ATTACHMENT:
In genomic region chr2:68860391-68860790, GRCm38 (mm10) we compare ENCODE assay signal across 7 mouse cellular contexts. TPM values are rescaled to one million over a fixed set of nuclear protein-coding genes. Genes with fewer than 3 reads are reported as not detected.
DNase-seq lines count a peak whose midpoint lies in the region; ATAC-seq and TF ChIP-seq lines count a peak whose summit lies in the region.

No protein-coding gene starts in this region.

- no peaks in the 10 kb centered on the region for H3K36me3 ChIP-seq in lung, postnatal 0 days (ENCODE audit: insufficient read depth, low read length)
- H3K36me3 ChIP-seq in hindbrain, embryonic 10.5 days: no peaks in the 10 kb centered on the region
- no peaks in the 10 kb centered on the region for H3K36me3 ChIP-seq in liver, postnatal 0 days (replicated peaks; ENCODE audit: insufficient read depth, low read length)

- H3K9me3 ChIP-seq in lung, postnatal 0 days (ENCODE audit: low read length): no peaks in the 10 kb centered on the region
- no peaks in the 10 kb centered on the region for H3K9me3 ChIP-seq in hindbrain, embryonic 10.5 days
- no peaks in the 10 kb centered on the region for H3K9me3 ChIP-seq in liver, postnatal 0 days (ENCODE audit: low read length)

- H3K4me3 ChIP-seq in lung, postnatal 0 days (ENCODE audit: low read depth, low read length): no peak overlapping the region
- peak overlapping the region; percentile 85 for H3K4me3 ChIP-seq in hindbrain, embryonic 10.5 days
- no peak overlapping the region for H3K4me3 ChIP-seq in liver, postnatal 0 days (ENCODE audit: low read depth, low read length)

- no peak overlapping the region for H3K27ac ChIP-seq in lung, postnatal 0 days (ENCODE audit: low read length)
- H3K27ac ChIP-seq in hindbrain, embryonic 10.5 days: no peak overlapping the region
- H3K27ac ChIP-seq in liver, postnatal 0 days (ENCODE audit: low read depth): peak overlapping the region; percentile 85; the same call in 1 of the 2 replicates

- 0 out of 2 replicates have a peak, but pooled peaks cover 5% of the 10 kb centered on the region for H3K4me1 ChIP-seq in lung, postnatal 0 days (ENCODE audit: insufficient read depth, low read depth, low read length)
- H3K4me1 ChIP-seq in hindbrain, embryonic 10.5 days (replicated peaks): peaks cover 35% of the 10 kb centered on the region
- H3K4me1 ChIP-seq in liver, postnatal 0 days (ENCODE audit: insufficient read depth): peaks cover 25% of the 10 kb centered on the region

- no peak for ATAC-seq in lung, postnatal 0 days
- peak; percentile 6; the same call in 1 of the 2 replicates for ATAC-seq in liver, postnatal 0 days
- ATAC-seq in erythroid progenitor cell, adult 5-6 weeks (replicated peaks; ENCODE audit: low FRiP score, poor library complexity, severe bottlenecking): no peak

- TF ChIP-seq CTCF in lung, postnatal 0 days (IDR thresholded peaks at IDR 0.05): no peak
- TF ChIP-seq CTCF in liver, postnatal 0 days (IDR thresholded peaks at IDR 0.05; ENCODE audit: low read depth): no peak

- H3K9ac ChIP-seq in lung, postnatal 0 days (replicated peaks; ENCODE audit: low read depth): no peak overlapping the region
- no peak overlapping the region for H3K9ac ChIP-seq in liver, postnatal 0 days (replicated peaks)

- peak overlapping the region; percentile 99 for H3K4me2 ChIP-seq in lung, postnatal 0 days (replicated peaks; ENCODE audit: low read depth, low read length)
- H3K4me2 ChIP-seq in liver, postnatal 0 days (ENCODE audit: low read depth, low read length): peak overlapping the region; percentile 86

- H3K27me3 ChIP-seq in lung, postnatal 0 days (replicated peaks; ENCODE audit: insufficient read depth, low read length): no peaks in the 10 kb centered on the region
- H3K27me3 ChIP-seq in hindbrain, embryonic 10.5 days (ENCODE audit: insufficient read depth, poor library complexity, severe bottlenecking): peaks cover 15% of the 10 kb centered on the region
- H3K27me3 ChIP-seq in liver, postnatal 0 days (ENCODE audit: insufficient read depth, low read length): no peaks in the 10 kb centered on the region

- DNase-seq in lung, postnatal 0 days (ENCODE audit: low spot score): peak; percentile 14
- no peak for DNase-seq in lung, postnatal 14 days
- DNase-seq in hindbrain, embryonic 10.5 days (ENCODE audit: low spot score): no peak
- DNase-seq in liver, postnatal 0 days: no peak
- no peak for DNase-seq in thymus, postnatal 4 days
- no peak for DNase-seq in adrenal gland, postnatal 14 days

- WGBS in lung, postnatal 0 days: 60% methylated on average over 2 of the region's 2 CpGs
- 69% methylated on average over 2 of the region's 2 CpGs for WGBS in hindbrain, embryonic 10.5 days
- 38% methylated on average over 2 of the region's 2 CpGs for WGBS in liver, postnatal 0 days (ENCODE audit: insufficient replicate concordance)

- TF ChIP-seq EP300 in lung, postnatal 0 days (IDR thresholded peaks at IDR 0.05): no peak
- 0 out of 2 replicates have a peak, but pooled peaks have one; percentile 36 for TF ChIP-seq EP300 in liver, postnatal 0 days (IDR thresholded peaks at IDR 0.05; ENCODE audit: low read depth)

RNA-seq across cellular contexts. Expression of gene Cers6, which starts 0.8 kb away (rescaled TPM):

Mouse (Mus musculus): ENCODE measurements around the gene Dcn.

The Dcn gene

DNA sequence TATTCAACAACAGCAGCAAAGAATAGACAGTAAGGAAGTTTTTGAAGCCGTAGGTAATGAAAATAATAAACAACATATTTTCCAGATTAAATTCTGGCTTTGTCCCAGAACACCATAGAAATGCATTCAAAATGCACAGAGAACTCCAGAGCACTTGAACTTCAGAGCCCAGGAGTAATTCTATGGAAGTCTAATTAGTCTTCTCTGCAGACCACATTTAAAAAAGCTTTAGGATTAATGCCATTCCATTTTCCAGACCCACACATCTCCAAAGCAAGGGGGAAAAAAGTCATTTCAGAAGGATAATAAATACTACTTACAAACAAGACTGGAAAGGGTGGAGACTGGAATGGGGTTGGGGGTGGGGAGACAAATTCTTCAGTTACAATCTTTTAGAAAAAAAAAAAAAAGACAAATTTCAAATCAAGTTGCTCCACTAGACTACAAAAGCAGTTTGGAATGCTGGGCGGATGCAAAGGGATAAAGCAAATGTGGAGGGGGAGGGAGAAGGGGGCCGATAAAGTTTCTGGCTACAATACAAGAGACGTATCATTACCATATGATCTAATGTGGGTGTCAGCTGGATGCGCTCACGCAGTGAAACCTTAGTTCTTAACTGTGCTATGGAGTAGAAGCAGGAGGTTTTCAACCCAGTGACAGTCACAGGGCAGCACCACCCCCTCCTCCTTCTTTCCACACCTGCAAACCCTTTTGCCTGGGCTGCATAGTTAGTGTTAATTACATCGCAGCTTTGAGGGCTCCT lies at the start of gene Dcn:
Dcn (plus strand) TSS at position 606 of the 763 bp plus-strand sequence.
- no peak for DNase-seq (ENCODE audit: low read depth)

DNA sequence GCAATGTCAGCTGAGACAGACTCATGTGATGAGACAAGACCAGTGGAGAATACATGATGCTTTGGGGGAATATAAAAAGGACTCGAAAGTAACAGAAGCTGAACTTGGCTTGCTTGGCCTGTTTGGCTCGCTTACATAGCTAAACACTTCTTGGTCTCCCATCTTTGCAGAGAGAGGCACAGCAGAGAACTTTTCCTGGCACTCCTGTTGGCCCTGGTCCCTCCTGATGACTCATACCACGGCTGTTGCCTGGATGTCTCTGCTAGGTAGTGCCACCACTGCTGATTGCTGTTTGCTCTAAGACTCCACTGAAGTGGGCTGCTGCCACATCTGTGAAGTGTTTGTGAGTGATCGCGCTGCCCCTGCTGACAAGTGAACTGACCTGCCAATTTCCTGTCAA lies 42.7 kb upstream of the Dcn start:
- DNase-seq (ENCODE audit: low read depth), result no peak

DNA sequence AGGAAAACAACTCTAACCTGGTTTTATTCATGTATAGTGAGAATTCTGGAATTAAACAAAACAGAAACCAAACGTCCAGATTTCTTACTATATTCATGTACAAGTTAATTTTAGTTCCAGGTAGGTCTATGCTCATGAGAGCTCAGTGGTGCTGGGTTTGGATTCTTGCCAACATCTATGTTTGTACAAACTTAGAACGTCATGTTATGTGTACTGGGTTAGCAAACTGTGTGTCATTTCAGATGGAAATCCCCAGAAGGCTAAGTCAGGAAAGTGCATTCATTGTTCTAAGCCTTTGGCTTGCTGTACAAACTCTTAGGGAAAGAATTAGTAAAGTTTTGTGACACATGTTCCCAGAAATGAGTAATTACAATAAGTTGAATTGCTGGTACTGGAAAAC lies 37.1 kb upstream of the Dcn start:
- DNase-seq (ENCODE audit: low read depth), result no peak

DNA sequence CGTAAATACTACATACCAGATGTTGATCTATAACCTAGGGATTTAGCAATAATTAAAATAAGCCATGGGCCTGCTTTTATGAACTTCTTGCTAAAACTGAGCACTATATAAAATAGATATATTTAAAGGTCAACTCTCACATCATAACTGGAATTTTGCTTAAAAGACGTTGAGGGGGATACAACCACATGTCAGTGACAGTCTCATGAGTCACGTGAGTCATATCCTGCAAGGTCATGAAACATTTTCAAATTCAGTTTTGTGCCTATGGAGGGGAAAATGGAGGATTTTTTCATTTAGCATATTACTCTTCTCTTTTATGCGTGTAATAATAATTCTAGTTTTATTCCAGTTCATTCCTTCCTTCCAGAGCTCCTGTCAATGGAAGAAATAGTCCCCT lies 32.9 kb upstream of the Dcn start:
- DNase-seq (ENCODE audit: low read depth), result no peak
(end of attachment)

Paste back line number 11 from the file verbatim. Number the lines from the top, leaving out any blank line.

- peak overlapping the region; percentile 85 for H3K4me3 ChIP-seq in hindbrain, embryonic 10.5 days